Google has a new site that makes public the government requests it receives for data and content removal. It shows government request from just about every country with the exception of China. When you click on China it says:
“Chinese officials consider censorship demands as state secrets, so we cannot disclose that information at this time.”
Just one more reason I applaud Google for leaving China.
Surprisingly Brazil is in the lead by a large margin. And according to search engine land, Brazil is not happy about it and appears to be in a pissing match with Google. Recently Brazil has fined Google $9,000 in a civil court over a defamation case. Google was held to have defamed a priest by allowing an anonymous Internet user’s post on Orkut, which called the priest a “pedophile.” The judgment upheld an earlier, lower court ruling from 2008. Google owns social-networking site Orkut, which has a significant following in Brazil.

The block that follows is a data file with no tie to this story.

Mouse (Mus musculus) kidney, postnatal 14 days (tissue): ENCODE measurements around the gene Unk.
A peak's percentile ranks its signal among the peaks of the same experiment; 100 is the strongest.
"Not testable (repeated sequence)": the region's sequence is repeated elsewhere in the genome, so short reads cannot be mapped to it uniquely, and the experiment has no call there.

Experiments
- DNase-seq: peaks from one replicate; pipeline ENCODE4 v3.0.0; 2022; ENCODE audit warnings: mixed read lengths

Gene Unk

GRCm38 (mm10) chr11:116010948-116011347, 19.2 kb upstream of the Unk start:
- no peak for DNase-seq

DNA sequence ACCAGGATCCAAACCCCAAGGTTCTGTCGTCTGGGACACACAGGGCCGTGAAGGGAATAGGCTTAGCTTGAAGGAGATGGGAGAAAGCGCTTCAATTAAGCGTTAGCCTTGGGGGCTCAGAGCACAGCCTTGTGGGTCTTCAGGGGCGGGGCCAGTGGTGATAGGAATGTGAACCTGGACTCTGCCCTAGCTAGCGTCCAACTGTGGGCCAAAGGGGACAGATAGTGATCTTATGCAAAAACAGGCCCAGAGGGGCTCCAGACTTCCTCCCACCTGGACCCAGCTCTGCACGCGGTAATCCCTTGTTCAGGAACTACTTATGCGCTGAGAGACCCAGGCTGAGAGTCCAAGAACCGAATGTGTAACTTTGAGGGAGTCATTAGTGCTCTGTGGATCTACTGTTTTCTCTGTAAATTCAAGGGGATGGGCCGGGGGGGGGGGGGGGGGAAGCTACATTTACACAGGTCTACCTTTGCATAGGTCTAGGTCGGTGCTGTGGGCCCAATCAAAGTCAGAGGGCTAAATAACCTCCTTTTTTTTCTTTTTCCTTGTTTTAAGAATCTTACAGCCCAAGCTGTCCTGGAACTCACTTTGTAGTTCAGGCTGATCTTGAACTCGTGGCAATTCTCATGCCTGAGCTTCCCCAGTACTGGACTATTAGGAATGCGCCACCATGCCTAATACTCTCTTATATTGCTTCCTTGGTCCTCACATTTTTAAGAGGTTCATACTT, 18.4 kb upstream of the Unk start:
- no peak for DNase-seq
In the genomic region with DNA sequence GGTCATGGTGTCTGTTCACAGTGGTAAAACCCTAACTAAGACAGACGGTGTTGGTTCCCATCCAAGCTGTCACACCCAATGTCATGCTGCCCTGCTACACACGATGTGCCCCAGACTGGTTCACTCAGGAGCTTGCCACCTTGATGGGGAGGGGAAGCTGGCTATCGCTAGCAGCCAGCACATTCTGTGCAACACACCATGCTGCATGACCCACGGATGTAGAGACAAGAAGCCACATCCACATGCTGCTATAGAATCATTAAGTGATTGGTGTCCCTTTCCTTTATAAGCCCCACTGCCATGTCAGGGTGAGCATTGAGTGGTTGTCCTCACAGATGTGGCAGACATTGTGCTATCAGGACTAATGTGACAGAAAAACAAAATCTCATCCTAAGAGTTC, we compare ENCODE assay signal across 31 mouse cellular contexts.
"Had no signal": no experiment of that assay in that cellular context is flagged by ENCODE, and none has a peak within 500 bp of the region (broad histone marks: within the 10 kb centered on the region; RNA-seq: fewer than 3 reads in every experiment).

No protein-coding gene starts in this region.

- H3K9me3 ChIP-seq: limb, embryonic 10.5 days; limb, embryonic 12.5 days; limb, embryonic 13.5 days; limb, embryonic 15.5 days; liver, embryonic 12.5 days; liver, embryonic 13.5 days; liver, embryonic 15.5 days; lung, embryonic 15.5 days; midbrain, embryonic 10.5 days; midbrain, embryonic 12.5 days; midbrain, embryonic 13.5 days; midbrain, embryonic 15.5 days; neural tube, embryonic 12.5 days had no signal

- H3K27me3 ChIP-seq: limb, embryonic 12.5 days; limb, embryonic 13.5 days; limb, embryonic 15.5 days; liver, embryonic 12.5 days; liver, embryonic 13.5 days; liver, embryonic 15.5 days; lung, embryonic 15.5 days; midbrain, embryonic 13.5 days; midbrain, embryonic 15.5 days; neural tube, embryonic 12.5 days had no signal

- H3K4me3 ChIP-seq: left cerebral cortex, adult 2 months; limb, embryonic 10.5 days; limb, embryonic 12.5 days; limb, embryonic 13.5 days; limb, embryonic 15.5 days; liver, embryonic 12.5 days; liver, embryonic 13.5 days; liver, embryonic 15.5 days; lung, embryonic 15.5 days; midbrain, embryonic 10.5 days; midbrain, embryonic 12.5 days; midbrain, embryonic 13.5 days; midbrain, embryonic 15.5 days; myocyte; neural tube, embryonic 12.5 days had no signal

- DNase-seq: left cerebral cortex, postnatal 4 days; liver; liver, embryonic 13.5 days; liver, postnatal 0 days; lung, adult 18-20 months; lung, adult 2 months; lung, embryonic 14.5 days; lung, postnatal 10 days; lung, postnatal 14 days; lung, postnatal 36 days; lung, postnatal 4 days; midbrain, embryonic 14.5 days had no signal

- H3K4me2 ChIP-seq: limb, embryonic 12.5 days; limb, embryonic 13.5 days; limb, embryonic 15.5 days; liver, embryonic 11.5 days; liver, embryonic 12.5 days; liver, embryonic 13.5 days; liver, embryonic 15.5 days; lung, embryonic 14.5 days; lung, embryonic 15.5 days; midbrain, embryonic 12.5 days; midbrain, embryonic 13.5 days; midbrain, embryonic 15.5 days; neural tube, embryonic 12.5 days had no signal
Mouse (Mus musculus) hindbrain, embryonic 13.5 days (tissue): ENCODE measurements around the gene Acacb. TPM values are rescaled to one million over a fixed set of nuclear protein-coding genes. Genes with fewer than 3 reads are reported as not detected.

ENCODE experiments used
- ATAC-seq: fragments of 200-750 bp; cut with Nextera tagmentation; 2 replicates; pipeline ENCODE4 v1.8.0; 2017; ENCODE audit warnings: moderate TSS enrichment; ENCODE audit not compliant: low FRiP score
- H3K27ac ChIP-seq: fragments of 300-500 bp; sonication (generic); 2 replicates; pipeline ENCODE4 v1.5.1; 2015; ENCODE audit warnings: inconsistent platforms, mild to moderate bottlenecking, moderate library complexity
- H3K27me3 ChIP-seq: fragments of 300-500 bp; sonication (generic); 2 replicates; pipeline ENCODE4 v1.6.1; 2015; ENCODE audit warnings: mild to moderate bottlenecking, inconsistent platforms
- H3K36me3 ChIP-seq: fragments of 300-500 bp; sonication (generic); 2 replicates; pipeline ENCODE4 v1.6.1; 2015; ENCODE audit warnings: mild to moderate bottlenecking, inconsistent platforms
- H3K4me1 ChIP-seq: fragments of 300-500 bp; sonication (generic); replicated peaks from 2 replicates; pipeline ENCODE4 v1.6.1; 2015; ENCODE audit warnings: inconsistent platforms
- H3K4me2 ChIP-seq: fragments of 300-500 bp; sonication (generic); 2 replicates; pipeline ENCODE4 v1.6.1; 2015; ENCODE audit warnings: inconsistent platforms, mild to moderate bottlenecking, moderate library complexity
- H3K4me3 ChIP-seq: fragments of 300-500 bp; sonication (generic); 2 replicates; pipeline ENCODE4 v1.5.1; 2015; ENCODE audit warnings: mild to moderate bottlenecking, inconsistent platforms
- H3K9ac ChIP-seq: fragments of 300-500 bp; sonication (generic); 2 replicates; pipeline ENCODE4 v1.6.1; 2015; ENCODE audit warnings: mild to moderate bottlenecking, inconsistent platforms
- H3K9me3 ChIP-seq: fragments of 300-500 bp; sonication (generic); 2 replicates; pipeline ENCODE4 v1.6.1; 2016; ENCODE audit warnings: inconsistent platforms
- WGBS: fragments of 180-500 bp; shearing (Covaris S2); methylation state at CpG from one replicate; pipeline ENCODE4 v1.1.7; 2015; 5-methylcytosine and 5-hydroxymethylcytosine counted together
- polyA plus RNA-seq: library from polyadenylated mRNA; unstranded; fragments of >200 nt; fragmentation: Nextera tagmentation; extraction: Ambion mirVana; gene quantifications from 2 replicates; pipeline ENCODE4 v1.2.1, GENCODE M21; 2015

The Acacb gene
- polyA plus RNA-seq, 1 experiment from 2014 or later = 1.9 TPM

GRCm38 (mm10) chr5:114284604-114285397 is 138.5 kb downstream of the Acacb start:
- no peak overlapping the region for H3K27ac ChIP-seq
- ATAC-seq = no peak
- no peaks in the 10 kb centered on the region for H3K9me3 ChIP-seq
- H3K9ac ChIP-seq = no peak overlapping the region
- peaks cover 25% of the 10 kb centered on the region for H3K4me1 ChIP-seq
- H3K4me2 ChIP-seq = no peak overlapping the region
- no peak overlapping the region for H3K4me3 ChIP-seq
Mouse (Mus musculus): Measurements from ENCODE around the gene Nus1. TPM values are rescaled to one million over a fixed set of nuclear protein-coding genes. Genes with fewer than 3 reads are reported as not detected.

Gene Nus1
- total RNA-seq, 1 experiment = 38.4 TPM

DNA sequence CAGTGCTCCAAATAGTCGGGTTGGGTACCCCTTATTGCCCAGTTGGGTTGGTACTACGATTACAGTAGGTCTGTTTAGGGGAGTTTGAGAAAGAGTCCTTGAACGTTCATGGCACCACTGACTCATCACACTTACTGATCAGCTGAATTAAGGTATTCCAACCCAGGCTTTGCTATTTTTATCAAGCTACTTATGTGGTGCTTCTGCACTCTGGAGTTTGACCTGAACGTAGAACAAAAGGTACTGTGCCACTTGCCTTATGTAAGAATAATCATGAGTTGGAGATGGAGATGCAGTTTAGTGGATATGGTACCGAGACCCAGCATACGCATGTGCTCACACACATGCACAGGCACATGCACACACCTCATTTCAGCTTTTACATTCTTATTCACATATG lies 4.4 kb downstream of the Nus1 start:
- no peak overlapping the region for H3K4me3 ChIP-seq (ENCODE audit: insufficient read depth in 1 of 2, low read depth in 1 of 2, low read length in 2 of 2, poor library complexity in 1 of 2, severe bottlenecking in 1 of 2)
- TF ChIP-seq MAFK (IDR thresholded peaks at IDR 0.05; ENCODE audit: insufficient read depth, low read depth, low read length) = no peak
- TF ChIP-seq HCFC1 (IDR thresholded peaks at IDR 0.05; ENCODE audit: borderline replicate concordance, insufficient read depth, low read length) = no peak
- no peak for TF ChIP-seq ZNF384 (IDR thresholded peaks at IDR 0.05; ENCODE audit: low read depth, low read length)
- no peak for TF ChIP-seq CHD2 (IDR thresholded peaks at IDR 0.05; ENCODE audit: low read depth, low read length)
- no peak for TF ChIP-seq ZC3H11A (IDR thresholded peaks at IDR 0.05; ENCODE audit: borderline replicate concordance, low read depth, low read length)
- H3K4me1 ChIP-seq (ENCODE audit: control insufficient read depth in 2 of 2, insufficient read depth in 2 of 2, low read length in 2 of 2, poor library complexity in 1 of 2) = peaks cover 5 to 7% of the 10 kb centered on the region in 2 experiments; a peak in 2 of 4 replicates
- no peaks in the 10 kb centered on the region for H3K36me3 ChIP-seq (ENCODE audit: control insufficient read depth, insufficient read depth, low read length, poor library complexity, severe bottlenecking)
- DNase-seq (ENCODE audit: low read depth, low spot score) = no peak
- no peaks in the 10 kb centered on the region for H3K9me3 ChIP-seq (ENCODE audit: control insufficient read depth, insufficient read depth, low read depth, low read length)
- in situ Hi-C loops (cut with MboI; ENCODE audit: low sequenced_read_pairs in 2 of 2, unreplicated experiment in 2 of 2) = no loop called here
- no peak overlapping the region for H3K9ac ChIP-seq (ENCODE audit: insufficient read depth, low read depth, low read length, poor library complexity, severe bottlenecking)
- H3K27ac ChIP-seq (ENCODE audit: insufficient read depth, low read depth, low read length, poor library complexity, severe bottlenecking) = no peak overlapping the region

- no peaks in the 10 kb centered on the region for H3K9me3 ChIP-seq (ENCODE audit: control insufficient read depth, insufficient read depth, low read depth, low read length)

Germany, India, US and South Korea round out the top 5.
The tool does not show request details or aggregate data on countries with less than 30 requests. Google also admits “these numbers are imperfect”. For more information Google has provided a detailed FAQ on the stats this tool shows.